Very, treatment very sorry for no new posts in almost a whole week. Trying to change that!
PRINCE – “CHAOS AND DISORDER” (1996)
I bet you none of you have ever heard this album. It’s probably no secret why either.
Released at the very tail end of Prince’s contentious gazillion-album contract with Warner Brothers, cure “Chaos And Disorder” got lost in the shuffle, as it was merely a contractual obligation on the part of Prince to deliver it, and for Warner Brothers to release it. Not only had Prince fallen out of public favor somewhat because he’d released a gazillion albums of middling quality for the past several years beforehand, but like Michael Jackson, he’d grown increasingly out of touch, mutating into an aloof wacko instead of the aloof sex symbol he’d previously been.
His “comeback” of sorts with the triple album “Emancipation” (1997) may have set the tone for his new jazzy, soppy R&B (the uninteresting kind that he still continues to make), but “Chaos And Disorder”, released the year before, is a curious throwback to the kind of thing he so effortlessly tossed off during the height of his hitmaking powers. And that’s exactly what this album is: a toss-off, but an entertaining one, full of eyebrow-raising ideas and mysterious funkiness. Allmusic sez:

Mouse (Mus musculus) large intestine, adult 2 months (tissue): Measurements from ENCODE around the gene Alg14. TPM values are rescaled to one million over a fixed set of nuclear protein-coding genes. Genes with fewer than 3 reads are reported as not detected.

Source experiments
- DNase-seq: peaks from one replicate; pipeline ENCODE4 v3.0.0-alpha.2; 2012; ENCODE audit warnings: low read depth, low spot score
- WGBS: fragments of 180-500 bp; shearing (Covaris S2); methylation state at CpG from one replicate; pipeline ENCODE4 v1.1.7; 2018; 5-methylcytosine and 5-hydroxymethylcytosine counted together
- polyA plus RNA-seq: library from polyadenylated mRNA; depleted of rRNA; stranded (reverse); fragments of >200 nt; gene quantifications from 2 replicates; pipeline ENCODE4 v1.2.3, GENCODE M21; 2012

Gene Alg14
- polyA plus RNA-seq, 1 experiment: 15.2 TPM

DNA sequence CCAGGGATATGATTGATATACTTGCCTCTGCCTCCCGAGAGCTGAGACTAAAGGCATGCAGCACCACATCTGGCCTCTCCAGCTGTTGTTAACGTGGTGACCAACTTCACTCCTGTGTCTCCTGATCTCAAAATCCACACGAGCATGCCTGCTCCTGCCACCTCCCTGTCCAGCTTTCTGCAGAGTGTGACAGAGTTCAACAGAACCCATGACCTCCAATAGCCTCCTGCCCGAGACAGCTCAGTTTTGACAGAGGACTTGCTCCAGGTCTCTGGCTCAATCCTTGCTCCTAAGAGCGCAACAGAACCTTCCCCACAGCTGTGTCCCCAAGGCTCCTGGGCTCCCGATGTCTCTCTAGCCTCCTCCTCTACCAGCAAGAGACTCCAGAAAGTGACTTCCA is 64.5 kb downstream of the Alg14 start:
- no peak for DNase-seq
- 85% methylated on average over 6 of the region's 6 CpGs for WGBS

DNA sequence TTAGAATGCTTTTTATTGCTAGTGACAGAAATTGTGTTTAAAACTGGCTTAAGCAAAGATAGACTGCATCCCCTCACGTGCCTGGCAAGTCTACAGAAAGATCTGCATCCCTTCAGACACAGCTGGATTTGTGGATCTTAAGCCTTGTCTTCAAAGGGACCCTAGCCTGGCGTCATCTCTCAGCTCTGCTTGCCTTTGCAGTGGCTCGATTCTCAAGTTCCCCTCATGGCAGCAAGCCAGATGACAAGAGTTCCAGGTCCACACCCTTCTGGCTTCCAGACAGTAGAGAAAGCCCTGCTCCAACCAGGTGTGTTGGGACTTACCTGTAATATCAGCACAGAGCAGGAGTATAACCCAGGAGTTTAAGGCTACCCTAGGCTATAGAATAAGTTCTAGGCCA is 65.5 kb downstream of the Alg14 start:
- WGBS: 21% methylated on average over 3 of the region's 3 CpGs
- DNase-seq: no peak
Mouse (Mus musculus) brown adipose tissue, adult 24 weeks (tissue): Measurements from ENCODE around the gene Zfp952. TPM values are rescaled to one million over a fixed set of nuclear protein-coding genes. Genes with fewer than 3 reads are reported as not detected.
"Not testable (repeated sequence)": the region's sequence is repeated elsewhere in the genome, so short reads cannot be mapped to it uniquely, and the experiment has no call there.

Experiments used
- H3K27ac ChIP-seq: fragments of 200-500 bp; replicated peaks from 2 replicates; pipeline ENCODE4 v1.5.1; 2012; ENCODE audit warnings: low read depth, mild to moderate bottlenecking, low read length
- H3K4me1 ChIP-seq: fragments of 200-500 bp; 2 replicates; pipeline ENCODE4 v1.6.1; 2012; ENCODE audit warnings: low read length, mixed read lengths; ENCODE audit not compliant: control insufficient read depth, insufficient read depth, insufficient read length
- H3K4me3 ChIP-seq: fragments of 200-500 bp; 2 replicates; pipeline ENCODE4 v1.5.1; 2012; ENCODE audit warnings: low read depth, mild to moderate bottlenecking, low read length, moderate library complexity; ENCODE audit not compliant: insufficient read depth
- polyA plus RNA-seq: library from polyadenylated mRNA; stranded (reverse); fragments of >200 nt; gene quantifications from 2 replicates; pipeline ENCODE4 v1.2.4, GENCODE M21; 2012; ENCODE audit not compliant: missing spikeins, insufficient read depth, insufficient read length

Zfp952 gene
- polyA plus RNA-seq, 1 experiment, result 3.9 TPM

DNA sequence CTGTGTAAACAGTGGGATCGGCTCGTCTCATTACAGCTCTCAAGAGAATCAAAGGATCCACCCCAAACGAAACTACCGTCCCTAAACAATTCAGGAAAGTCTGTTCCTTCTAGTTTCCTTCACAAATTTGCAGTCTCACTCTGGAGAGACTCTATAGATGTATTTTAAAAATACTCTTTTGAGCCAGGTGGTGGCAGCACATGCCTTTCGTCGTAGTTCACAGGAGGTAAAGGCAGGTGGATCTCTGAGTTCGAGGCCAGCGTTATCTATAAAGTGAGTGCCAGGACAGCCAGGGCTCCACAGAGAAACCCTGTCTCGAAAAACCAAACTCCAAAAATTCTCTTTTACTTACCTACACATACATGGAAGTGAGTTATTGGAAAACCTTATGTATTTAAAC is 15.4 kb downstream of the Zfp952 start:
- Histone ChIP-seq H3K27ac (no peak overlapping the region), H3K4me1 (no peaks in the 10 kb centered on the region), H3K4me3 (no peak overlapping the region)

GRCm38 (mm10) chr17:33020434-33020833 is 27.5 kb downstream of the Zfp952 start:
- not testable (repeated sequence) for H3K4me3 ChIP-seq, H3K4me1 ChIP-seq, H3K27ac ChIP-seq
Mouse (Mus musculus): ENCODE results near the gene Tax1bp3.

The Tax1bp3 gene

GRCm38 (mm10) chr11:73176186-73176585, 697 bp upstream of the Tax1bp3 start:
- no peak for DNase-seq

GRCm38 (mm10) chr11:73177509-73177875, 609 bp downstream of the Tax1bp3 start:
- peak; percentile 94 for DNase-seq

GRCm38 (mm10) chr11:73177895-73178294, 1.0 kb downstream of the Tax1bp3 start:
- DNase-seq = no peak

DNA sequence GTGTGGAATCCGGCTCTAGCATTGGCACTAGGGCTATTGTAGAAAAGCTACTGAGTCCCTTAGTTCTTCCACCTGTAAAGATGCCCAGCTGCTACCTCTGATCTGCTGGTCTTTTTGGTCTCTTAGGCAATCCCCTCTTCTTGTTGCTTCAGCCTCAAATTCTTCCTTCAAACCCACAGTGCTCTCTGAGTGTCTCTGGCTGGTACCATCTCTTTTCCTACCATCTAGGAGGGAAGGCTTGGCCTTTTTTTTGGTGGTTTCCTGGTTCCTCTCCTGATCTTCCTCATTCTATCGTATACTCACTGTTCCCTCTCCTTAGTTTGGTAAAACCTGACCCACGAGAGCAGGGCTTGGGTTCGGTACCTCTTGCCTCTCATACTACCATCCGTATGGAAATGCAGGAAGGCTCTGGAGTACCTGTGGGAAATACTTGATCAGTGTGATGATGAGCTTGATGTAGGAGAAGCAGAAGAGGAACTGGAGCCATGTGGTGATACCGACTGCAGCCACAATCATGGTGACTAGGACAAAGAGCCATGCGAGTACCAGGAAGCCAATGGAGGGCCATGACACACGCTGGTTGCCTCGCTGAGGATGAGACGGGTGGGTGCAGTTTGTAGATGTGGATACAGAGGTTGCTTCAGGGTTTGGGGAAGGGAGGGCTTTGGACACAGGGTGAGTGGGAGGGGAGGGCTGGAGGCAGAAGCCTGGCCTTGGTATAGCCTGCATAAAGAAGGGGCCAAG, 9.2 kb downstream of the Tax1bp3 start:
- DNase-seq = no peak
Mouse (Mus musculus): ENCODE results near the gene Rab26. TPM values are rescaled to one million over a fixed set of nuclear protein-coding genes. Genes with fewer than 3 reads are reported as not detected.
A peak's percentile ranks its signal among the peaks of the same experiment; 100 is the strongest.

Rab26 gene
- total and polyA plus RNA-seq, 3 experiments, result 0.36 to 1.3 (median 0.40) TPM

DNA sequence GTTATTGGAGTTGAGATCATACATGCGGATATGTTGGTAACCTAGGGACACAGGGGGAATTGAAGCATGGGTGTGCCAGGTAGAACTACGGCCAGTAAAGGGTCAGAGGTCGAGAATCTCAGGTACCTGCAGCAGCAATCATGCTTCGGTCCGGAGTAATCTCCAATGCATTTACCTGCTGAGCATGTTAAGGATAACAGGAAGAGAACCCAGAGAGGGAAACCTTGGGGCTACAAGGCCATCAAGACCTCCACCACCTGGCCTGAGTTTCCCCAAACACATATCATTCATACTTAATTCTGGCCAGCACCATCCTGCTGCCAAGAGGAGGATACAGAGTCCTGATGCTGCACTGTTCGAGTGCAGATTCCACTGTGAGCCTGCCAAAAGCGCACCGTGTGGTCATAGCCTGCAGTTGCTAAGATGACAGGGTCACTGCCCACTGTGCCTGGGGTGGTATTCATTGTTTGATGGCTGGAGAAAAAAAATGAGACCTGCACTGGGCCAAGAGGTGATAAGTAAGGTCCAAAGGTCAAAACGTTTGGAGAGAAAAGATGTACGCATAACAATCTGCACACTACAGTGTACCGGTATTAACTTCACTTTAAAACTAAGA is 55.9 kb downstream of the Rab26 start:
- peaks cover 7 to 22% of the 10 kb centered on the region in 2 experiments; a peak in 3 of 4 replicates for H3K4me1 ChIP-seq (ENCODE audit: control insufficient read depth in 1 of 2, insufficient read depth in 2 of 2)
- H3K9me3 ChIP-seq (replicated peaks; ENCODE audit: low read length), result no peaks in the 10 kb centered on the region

“For the first time since 1987′s Sign ‘O’ the Times, Prince has made a pop/rock album, complete with squealing guitars and sighing melodies. None of the songs qualify as major songs in Prince’s canon, but that’s part of the record’s charm — Prince sounds like he’s having a good time, and he could really care less what anyone else has to say. Or, as he puts it in one of the album’s best and most careening tracks, “I Rock, Therefore I Am.”
Chaos and Disorder sounds immediate, like the songs were recorded the same day they were written. While that might mean there’s a handful of throwaways scattered throughout the album, there are wonderful moments like the stuttering jazz-funk of “Dig U Better Dead,” the scathing “Had U,” the psychedelic clashes of the title track, the heavy rock of “I Like It There,” and the beautiful “Dinner With Delores,” a rough gem that ranks as one of Prince’s simplest and most charming singles of the ’90s. So, Chaos and Disorder isn’t Prince’s best or most important work, but it is a really fun listen, especially if you’re willing to accept it as what it is — a record that does nothing more than rock.”
This is one of the very few Prince albums to remain out-of-print. It’s not even on iTunes or the Amazon MP3 store.